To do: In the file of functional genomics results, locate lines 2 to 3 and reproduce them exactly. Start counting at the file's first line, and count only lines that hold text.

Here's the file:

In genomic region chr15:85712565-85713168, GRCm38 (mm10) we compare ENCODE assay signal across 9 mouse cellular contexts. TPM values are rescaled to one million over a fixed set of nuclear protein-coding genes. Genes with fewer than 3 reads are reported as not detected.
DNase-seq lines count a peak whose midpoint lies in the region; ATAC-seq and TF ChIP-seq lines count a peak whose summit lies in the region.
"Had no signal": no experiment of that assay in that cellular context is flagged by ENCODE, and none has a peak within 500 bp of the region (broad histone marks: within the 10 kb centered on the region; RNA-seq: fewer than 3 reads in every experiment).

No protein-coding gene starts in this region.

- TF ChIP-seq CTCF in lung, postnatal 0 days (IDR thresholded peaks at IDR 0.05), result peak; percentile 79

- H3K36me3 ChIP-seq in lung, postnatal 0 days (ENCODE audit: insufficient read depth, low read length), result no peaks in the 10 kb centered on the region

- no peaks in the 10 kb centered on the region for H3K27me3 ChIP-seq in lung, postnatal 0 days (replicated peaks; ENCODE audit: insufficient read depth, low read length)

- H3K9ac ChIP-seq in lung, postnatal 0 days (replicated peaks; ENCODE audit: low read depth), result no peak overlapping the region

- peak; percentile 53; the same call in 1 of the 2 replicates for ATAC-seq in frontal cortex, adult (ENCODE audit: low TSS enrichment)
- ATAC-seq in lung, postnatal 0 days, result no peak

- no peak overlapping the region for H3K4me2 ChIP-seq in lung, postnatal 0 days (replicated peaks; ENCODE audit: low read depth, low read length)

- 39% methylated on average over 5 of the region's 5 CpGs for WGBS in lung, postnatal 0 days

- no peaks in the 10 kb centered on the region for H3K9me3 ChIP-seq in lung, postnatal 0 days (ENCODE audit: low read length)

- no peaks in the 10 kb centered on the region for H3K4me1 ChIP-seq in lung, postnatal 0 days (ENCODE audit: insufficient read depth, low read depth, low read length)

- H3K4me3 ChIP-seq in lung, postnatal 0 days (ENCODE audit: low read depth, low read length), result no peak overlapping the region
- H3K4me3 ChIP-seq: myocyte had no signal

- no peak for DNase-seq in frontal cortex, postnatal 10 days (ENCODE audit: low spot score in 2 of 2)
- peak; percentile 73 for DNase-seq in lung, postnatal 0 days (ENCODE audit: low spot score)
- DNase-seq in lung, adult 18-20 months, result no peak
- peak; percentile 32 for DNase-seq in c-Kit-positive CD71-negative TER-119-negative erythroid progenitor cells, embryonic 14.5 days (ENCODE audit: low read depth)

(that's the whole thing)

DNase-seq lines count a peak whose midpoint lies in the region; ATAC-seq and TF ChIP-seq lines count a peak whose summit lies in the region.
"Had no signal": no experiment of that assay in that cellular context is flagged by ENCODE, and none has a peak within 500 bp of the region (broad histone marks: within the 10 kb centered on the region; RNA-seq: fewer than 3 reads in every experiment).